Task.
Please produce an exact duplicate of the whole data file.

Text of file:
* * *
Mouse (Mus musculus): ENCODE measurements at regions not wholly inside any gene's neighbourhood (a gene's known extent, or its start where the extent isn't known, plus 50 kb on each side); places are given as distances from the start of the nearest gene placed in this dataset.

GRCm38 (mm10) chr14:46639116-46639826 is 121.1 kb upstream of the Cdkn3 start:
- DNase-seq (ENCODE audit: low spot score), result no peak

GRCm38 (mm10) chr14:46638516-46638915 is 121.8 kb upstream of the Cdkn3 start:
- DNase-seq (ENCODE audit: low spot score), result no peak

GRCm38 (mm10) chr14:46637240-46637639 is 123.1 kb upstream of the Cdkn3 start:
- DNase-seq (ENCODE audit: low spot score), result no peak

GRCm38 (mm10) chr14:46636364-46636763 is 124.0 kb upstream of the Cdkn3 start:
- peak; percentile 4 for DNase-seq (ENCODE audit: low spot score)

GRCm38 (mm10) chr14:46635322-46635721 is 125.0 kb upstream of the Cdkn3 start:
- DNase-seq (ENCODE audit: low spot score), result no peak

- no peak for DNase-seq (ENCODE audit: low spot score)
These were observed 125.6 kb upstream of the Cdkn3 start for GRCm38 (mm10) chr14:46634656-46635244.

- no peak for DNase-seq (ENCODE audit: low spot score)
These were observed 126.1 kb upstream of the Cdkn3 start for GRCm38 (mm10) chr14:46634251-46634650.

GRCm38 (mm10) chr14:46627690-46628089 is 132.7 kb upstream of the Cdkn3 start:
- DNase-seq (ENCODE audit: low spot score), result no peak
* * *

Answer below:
Mouse (Mus musculus): ENCODE measurements at regions not wholly inside any gene's neighbourhood (a gene's known extent, or its start where the extent isn't known, plus 50 kb on each side); places are given as distances from the start of the nearest gene placed in this dataset.

GRCm38 (mm10) chr14:46639116-46639826 is 121.1 kb upstream of the Cdkn3 start:
- DNase-seq (ENCODE audit: low spot score), result no peak

GRCm38 (mm10) chr14:46638516-46638915 is 121.8 kb upstream of the Cdkn3 start:
- DNase-seq (ENCODE audit: low spot score), result no peak

GRCm38 (mm10) chr14:46637240-46637639 is 123.1 kb upstream of the Cdkn3 start:
- DNase-seq (ENCODE audit: low spot score), result no peak

GRCm38 (mm10) chr14:46636364-46636763 is 124.0 kb upstream of the Cdkn3 start:
- peak; percentile 4 for DNase-seq (ENCODE audit: low spot score)

GRCm38 (mm10) chr14:46635322-46635721 is 125.0 kb upstream of the Cdkn3 start:
- DNase-seq (ENCODE audit: low spot score), result no peak

- no peak for DNase-seq (ENCODE audit: low spot score)
These were observed 125.6 kb upstream of the Cdkn3 start for GRCm38 (mm10) chr14:46634656-46635244.

- no peak for DNase-seq (ENCODE audit: low spot score)
These were observed 126.1 kb upstream of the Cdkn3 start for GRCm38 (mm10) chr14:46634251-46634650.

GRCm38 (mm10) chr14:46627690-46628089 is 132.7 kb upstream of the Cdkn3 start:
- DNase-seq (ENCODE audit: low spot score), result no peak